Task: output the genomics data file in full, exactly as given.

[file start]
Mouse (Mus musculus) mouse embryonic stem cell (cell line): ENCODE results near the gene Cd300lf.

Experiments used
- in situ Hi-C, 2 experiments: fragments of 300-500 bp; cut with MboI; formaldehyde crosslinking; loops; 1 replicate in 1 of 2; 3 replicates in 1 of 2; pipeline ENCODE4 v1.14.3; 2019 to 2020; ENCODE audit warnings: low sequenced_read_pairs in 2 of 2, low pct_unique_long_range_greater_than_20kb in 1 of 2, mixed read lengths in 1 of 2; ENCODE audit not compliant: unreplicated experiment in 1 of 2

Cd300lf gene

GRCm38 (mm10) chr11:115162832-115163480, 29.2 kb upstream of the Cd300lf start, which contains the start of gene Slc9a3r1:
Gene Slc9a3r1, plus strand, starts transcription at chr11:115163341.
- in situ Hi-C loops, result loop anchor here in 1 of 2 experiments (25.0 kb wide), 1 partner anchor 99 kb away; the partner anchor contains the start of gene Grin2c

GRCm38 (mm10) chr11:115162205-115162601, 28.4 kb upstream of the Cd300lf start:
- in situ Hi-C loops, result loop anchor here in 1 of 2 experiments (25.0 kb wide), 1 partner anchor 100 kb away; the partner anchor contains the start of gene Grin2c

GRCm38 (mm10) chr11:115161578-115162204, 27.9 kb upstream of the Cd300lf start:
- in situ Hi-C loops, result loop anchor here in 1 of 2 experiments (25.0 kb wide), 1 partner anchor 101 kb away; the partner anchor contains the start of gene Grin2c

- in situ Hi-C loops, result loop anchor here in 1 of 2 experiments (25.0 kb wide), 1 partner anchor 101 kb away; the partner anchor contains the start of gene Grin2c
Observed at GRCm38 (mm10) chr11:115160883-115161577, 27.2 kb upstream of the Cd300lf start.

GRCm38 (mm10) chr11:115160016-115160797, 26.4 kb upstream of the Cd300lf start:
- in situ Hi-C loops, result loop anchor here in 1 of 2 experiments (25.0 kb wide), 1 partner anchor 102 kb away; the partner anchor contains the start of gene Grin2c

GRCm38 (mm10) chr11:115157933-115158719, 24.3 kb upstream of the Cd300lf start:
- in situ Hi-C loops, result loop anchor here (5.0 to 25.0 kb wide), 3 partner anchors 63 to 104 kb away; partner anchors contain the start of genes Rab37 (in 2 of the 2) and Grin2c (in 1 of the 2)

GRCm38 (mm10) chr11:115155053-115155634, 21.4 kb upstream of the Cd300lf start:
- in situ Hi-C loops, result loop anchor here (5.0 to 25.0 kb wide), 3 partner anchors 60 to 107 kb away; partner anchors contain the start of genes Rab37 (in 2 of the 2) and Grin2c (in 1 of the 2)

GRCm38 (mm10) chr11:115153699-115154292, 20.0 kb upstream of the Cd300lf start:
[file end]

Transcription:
Mouse (Mus musculus) mouse embryonic stem cell (cell line): ENCODE results near the gene Cd300lf.

Experiments used
- in situ Hi-C, 2 experiments: fragments of 300-500 bp; cut with MboI; formaldehyde crosslinking; loops; 1 replicate in 1 of 2; 3 replicates in 1 of 2; pipeline ENCODE4 v1.14.3; 2019 to 2020; ENCODE audit warnings: low sequenced_read_pairs in 2 of 2, low pct_unique_long_range_greater_than_20kb in 1 of 2, mixed read lengths in 1 of 2; ENCODE audit not compliant: unreplicated experiment in 1 of 2

Cd300lf gene

GRCm38 (mm10) chr11:115162832-115163480, 29.2 kb upstream of the Cd300lf start, which contains the start of gene Slc9a3r1:
Gene Slc9a3r1, plus strand, starts transcription at chr11:115163341.
- in situ Hi-C loops, result loop anchor here in 1 of 2 experiments (25.0 kb wide), 1 partner anchor 99 kb away; the partner anchor contains the start of gene Grin2c

GRCm38 (mm10) chr11:115162205-115162601, 28.4 kb upstream of the Cd300lf start:
- in situ Hi-C loops, result loop anchor here in 1 of 2 experiments (25.0 kb wide), 1 partner anchor 100 kb away; the partner anchor contains the start of gene Grin2c

GRCm38 (mm10) chr11:115161578-115162204, 27.9 kb upstream of the Cd300lf start:
- in situ Hi-C loops, result loop anchor here in 1 of 2 experiments (25.0 kb wide), 1 partner anchor 101 kb away; the partner anchor contains the start of gene Grin2c

- in situ Hi-C loops, result loop anchor here in 1 of 2 experiments (25.0 kb wide), 1 partner anchor 101 kb away; the partner anchor contains the start of gene Grin2c
Observed at GRCm38 (mm10) chr11:115160883-115161577, 27.2 kb upstream of the Cd300lf start.

GRCm38 (mm10) chr11:115160016-115160797, 26.4 kb upstream of the Cd300lf start:
- in situ Hi-C loops, result loop anchor here in 1 of 2 experiments (25.0 kb wide), 1 partner anchor 102 kb away; the partner anchor contains the start of gene Grin2c

GRCm38 (mm10) chr11:115157933-115158719, 24.3 kb upstream of the Cd300lf start:
- in situ Hi-C loops, result loop anchor here (5.0 to 25.0 kb wide), 3 partner anchors 63 to 104 kb away; partner anchors contain the start of genes Rab37 (in 2 of the 2) and Grin2c (in 1 of the 2)

GRCm38 (mm10) chr11:115155053-115155634, 21.4 kb upstream of the Cd300lf start:
- in situ Hi-C loops, result loop anchor here (5.0 to 25.0 kb wide), 3 partner anchors 60 to 107 kb away; partner anchors contain the start of genes Rab37 (in 2 of the 2) and Grin2c (in 1 of the 2)

GRCm38 (mm10) chr11:115153699-115154292, 20.0 kb upstream of the Cd300lf start: